Does cost correlate to service?

If you are paying more, do you get better service? Some would expect so, and that is what is worth underlining.  Higher cost or price point may translate into a higher expectation of service. Conversely, a lower cost or price point may create a lowered expectation of service.

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Let’s look at the airlines. When you fly (and pay for) first class, you are assuming that a good portion of the additional cost will cover better service and amenities. Indeed, that is what you are paying for.  If you fly on a discount airline, you expect very little in the way of amenities.  Ryanair, a European value airline, is considering charging for the use of the lavatories, so that they can remain as low cost as possible. In the airline world,  cost definitely correlates to service (although we all have experienced inflated pricing at certain times of the year, but this has more to do with supply and demand).

An area that is still not resolved when it comes to cost is the baggage surcharge most airlines charge. Does this mean that you will get better service (i.e. your bag will arrive with you at your destination)?  USA Today explores this in the article “As bag fees rise, are airlines improving baggage handling?”  The answer seems to be maybe. Unfortunately, the fee is not being applied toward service but rather to offset other costs.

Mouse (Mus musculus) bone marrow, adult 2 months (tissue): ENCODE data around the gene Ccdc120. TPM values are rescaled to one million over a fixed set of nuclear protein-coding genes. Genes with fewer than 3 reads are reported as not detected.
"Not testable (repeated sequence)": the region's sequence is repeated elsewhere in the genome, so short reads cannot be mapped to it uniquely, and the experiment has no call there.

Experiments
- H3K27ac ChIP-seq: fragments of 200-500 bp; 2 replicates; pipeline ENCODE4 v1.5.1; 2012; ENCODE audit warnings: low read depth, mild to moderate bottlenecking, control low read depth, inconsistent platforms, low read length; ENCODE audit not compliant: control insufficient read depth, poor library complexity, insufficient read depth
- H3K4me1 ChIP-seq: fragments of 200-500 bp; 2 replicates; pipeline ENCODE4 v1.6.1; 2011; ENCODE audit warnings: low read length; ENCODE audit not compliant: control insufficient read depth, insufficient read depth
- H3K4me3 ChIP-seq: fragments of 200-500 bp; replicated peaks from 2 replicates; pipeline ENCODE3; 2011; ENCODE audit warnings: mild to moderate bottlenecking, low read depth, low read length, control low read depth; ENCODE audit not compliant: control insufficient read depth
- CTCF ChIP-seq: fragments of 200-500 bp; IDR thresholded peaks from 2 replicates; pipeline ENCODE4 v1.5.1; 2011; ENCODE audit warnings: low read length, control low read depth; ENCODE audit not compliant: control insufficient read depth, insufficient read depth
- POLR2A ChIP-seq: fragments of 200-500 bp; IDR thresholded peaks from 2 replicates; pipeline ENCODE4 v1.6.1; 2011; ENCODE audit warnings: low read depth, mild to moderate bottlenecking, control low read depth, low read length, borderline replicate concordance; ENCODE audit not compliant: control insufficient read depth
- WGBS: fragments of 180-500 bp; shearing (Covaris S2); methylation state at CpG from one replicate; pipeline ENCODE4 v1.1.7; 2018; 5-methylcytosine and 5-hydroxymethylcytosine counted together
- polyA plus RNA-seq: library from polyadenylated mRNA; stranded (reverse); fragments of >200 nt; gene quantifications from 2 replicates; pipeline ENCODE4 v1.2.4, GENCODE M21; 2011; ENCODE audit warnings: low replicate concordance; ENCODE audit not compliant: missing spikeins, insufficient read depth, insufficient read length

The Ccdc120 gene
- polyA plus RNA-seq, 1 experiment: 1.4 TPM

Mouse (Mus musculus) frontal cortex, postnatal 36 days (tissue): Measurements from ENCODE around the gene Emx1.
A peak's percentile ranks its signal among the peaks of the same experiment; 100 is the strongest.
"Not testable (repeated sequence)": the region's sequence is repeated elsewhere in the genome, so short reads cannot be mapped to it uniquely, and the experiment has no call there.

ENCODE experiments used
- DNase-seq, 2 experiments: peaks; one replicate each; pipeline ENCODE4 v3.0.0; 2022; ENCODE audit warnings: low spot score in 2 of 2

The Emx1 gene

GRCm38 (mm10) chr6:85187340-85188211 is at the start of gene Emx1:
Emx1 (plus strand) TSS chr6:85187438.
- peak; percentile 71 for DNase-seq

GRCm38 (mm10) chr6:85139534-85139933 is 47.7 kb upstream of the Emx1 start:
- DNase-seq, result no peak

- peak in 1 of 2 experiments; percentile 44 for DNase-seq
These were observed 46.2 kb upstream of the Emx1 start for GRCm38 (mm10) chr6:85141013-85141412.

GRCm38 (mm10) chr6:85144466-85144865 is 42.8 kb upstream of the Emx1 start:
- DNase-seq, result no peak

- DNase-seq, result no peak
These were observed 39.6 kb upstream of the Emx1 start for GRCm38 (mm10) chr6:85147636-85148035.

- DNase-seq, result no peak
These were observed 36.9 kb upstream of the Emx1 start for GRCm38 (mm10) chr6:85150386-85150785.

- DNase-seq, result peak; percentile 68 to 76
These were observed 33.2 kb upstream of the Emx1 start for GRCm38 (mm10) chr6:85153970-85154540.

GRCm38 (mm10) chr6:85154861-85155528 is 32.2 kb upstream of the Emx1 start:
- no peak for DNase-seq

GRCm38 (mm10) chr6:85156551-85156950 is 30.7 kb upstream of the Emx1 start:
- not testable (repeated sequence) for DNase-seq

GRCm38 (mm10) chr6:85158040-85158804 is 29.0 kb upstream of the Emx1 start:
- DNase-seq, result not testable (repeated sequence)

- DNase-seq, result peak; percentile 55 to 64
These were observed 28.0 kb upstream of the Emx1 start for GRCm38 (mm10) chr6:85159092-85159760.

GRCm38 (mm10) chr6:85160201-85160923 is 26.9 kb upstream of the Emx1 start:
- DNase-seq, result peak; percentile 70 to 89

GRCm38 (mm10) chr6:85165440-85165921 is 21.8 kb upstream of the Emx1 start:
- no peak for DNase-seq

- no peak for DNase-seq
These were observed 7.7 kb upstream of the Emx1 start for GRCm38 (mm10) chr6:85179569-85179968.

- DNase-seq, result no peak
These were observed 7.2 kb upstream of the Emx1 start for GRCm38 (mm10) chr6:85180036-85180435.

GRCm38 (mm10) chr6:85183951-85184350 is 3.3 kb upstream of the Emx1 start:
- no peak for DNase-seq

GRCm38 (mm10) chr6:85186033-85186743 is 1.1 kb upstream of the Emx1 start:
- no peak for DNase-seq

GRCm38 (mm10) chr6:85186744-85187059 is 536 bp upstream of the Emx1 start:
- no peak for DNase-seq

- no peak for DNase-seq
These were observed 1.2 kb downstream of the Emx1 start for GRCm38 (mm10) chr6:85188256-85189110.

Again, this brings us to the main point, which is can we relate better service to higher cost. In many cases we can, and when higher costs do not associate with better service, we will have expectations shattered.

What are your thoughts?


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